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Dublin Airport staff details leaked in Cyber Attack

A cyber attack on Aon Insurance provider has resulted in a data breach of approximately 2000 staff members working for Dublin Airport. It has been discovered that the attack was specifically targeted at the Moveit software, which potentially provided access to the airport staff members’ information. The Clop Ransomware gang, responsible for the breach, managed to obtain sensitive details such as salary and benefits from the infected computers. Instead of simply threatening to expose the information, they decided to leak it to the media in an attempt to tarnish the reputation of Aon Insurance provider. As a result, the personal details of Dublin Airport staff were also exposed on the dark web, along with other customers of the London-based insurance service provider.

The theft of employees’ personal information can lead to identity theft and phishing attacks. Criminals can exploit this data to threaten the victims or carry out various fraudulent activities. Financial details are especially valuable to hackers, as they can be sold on the dark web for a significant amount of money. Prices for such data can range from $50 to $1200 per 1000 accounts, depending on the freshness and sensitivity of the information.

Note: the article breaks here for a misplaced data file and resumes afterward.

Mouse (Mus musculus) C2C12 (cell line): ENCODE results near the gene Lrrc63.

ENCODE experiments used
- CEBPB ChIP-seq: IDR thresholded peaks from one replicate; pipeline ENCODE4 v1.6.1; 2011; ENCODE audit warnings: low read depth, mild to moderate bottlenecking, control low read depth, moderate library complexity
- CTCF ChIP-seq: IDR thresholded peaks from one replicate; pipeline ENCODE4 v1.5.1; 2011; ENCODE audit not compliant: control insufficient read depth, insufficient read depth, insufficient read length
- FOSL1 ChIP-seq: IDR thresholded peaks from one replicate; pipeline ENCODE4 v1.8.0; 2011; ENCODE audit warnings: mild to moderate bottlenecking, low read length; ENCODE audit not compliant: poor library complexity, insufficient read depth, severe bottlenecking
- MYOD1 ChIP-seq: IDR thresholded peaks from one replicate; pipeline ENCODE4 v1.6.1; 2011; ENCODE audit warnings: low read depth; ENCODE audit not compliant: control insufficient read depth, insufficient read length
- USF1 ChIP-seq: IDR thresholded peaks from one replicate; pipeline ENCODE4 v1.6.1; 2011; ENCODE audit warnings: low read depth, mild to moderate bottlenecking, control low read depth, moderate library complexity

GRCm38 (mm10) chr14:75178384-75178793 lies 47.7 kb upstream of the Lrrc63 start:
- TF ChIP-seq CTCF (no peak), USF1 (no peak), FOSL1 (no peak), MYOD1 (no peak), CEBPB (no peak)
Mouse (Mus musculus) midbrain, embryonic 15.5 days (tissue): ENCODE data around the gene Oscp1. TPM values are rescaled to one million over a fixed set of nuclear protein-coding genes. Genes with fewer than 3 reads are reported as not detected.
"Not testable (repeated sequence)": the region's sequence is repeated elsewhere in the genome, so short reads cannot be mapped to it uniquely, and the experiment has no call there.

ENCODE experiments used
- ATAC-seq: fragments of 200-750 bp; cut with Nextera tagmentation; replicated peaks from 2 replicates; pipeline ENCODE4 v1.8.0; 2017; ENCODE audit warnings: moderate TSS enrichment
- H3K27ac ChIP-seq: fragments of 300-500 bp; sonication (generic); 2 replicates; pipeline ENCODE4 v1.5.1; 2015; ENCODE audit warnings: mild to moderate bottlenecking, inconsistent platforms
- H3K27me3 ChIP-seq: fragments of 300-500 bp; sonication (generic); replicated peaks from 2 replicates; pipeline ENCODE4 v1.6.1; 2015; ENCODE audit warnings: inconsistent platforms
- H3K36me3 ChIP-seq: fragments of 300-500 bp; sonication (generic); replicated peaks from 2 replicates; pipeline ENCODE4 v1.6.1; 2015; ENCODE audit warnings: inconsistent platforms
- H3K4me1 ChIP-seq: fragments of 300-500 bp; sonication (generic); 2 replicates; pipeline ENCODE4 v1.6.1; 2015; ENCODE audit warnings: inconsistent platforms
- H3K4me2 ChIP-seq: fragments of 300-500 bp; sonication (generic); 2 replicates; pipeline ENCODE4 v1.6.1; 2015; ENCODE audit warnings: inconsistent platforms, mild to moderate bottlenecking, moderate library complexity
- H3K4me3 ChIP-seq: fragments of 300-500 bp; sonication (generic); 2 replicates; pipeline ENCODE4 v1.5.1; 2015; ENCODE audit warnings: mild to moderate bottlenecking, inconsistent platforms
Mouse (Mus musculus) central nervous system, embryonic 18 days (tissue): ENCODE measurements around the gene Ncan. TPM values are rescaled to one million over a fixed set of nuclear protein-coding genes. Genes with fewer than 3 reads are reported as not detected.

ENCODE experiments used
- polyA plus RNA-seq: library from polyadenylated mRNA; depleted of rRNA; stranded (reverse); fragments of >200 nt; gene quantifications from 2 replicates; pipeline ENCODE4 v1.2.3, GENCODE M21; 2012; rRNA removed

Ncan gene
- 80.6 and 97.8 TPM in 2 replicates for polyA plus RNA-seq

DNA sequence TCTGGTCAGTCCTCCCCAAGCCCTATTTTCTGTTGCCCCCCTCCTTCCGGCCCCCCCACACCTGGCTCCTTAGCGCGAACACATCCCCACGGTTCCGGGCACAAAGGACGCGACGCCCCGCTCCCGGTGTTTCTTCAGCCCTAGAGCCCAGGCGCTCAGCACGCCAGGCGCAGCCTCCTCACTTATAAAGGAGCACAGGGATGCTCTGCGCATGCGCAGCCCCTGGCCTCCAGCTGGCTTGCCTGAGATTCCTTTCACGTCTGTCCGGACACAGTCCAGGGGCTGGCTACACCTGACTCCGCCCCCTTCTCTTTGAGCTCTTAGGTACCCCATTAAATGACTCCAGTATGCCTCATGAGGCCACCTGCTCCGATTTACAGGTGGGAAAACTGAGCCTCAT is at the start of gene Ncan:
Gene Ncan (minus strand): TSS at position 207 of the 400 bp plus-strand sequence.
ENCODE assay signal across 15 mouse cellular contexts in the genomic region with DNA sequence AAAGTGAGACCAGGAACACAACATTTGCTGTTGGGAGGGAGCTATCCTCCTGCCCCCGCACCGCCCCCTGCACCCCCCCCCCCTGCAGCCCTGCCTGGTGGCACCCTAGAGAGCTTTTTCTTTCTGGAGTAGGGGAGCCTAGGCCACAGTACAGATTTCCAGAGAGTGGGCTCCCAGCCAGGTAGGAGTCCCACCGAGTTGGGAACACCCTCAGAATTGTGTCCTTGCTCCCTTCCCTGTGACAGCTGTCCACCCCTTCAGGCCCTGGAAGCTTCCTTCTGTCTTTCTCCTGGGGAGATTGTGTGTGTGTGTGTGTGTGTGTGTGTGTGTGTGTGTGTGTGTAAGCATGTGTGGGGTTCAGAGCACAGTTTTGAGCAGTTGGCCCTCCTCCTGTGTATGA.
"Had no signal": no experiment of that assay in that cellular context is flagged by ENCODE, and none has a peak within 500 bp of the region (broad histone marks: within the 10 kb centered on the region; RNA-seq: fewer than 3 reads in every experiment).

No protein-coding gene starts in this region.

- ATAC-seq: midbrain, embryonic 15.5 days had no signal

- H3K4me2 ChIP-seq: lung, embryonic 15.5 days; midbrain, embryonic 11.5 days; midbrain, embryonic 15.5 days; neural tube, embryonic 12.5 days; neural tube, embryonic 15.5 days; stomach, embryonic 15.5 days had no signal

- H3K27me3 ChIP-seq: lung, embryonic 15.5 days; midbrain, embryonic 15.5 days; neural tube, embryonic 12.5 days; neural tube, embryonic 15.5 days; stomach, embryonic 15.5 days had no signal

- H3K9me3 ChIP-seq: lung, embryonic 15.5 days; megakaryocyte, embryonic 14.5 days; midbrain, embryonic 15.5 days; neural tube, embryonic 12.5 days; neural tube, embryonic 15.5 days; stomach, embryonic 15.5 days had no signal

In response to these incidents, banking companies are increasingly focused on enhancing the security measures for storing and processing customer information. Encryption, multi-factor authentication, and the distribution of data across multiple servers are some of the practices being adopted to mitigate the risks associated with data leaks.

It is important to note that DAA, the entity responsible for managing global airport retailing of Dublin Airport, has not yet responded to this news.

Key Points:
1. A cyber attack on Aon Insurance provider led to the data breach of Dublin Airport staff members.
2. The attack targeted the Moveit software, which provided access to sensitive information.
3. The Clop Ransomware gang obtained salary and benefits details from the infected computers.
4. Personal details of Dublin Airport staff were leaked on the dark web.
5. Theft of employees’ information can lead to identity theft and phishing attacks.
6. Financial details are valuable on the dark web and can be sold for a significant amount of money.
7. Banking companies are implementing enhanced security measures to protect customer information.

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